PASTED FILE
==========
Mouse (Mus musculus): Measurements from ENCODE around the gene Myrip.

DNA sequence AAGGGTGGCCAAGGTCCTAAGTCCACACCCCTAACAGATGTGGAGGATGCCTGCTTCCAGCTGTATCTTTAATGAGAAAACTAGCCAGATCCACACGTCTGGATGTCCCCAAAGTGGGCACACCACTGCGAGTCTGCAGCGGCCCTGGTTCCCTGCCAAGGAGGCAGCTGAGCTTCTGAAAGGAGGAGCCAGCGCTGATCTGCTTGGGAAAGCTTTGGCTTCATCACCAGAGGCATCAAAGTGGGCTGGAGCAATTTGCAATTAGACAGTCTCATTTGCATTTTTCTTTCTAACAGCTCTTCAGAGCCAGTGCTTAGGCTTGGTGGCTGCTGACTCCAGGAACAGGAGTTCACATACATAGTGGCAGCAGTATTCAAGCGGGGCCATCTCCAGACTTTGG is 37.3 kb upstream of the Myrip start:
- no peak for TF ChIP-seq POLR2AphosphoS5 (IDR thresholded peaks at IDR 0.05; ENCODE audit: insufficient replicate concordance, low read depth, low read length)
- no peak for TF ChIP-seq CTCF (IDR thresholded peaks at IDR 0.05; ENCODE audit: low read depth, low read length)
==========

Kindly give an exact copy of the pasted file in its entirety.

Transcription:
Mouse (Mus musculus): Measurements from ENCODE around the gene Myrip.

DNA sequence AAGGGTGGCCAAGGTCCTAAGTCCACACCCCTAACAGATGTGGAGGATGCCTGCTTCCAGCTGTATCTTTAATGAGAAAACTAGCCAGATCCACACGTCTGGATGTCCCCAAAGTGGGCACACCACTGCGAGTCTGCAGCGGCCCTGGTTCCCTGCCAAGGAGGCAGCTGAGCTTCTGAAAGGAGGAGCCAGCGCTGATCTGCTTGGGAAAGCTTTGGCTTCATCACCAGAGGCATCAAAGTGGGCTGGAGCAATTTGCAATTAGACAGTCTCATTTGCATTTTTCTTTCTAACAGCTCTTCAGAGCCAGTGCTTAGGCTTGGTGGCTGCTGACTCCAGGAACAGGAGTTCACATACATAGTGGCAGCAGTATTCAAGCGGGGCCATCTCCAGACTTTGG is 37.3 kb upstream of the Myrip start:
- no peak for TF ChIP-seq POLR2AphosphoS5 (IDR thresholded peaks at IDR 0.05; ENCODE audit: insufficient replicate concordance, low read depth, low read length)
- no peak for TF ChIP-seq CTCF (IDR thresholded peaks at IDR 0.05; ENCODE audit: low read depth, low read length)